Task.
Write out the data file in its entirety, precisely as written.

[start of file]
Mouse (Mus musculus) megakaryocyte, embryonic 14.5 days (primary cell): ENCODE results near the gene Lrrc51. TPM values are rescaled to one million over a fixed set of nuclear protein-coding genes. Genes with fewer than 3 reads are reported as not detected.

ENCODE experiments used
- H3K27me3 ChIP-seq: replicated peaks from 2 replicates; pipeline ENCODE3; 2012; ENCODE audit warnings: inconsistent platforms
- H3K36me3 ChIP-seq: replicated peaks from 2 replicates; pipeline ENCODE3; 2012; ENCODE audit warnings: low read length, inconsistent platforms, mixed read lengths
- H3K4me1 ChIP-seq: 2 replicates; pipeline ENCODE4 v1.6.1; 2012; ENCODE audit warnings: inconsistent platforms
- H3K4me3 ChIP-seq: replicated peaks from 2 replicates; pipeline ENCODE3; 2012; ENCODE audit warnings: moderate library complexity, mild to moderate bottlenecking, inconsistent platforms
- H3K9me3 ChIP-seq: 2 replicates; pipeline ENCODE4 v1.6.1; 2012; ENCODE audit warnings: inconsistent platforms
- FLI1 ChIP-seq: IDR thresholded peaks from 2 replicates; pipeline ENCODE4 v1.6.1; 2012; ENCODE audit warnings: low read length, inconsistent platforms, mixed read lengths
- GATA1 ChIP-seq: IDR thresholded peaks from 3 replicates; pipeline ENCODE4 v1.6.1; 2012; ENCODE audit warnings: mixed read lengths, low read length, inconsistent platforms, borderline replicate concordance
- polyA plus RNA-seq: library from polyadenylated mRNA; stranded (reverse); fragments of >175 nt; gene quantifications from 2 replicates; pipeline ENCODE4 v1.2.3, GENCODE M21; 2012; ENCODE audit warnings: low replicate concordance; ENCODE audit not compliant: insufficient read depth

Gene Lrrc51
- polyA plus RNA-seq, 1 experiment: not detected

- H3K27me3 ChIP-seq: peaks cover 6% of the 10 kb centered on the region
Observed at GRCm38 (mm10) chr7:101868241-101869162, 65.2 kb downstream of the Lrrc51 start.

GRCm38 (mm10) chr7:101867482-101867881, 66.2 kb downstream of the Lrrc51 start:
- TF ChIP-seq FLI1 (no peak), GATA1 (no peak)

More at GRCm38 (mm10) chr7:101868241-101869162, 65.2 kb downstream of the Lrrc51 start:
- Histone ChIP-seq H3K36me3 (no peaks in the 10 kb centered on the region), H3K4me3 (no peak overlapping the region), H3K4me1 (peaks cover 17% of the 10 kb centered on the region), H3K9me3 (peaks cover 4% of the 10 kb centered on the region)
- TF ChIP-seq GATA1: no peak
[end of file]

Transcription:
Mouse (Mus musculus) megakaryocyte, embryonic 14.5 days (primary cell): ENCODE results near the gene Lrrc51. TPM values are rescaled to one million over a fixed set of nuclear protein-coding genes. Genes with fewer than 3 reads are reported as not detected.

ENCODE experiments used
- H3K27me3 ChIP-seq: replicated peaks from 2 replicates; pipeline ENCODE3; 2012; ENCODE audit warnings: inconsistent platforms
- H3K36me3 ChIP-seq: replicated peaks from 2 replicates; pipeline ENCODE3; 2012; ENCODE audit warnings: low read length, inconsistent platforms, mixed read lengths
- H3K4me1 ChIP-seq: 2 replicates; pipeline ENCODE4 v1.6.1; 2012; ENCODE audit warnings: inconsistent platforms
- H3K4me3 ChIP-seq: replicated peaks from 2 replicates; pipeline ENCODE3; 2012; ENCODE audit warnings: moderate library complexity, mild to moderate bottlenecking, inconsistent platforms
- H3K9me3 ChIP-seq: 2 replicates; pipeline ENCODE4 v1.6.1; 2012; ENCODE audit warnings: inconsistent platforms
- FLI1 ChIP-seq: IDR thresholded peaks from 2 replicates; pipeline ENCODE4 v1.6.1; 2012; ENCODE audit warnings: low read length, inconsistent platforms, mixed read lengths
- GATA1 ChIP-seq: IDR thresholded peaks from 3 replicates; pipeline ENCODE4 v1.6.1; 2012; ENCODE audit warnings: mixed read lengths, low read length, inconsistent platforms, borderline replicate concordance
- polyA plus RNA-seq: library from polyadenylated mRNA; stranded (reverse); fragments of >175 nt; gene quantifications from 2 replicates; pipeline ENCODE4 v1.2.3, GENCODE M21; 2012; ENCODE audit warnings: low replicate concordance; ENCODE audit not compliant: insufficient read depth

Gene Lrrc51
- polyA plus RNA-seq, 1 experiment: not detected

- H3K27me3 ChIP-seq: peaks cover 6% of the 10 kb centered on the region
Observed at GRCm38 (mm10) chr7:101868241-101869162, 65.2 kb downstream of the Lrrc51 start.

GRCm38 (mm10) chr7:101867482-101867881, 66.2 kb downstream of the Lrrc51 start:
- TF ChIP-seq FLI1 (no peak), GATA1 (no peak)

More at GRCm38 (mm10) chr7:101868241-101869162, 65.2 kb downstream of the Lrrc51 start:
- Histone ChIP-seq H3K36me3 (no peaks in the 10 kb centered on the region), H3K4me3 (no peak overlapping the region), H3K4me1 (peaks cover 17% of the 10 kb centered on the region), H3K9me3 (peaks cover 4% of the 10 kb centered on the region)
- TF ChIP-seq GATA1: no peak